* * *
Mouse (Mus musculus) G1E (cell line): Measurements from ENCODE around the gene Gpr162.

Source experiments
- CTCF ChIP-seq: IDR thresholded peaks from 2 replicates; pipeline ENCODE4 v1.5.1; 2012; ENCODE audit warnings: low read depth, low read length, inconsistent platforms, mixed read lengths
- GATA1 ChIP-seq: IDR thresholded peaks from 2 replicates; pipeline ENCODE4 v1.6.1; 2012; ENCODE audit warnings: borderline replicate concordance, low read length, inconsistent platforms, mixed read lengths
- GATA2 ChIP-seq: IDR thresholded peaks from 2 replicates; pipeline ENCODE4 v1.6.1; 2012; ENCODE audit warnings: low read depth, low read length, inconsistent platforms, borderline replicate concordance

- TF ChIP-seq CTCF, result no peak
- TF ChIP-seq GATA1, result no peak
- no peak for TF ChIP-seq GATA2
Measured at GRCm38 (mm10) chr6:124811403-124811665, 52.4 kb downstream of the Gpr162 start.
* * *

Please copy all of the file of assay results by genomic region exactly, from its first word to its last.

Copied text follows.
Mouse (Mus musculus) G1E (cell line): Measurements from ENCODE around the gene Gpr162.

Source experiments
- CTCF ChIP-seq: IDR thresholded peaks from 2 replicates; pipeline ENCODE4 v1.5.1; 2012; ENCODE audit warnings: low read depth, low read length, inconsistent platforms, mixed read lengths
- GATA1 ChIP-seq: IDR thresholded peaks from 2 replicates; pipeline ENCODE4 v1.6.1; 2012; ENCODE audit warnings: borderline replicate concordance, low read length, inconsistent platforms, mixed read lengths
- GATA2 ChIP-seq: IDR thresholded peaks from 2 replicates; pipeline ENCODE4 v1.6.1; 2012; ENCODE audit warnings: low read depth, low read length, inconsistent platforms, borderline replicate concordance

- TF ChIP-seq CTCF, result no peak
- TF ChIP-seq GATA1, result no peak
- no peak for TF ChIP-seq GATA2
Measured at GRCm38 (mm10) chr6:124811403-124811665, 52.4 kb downstream of the Gpr162 start.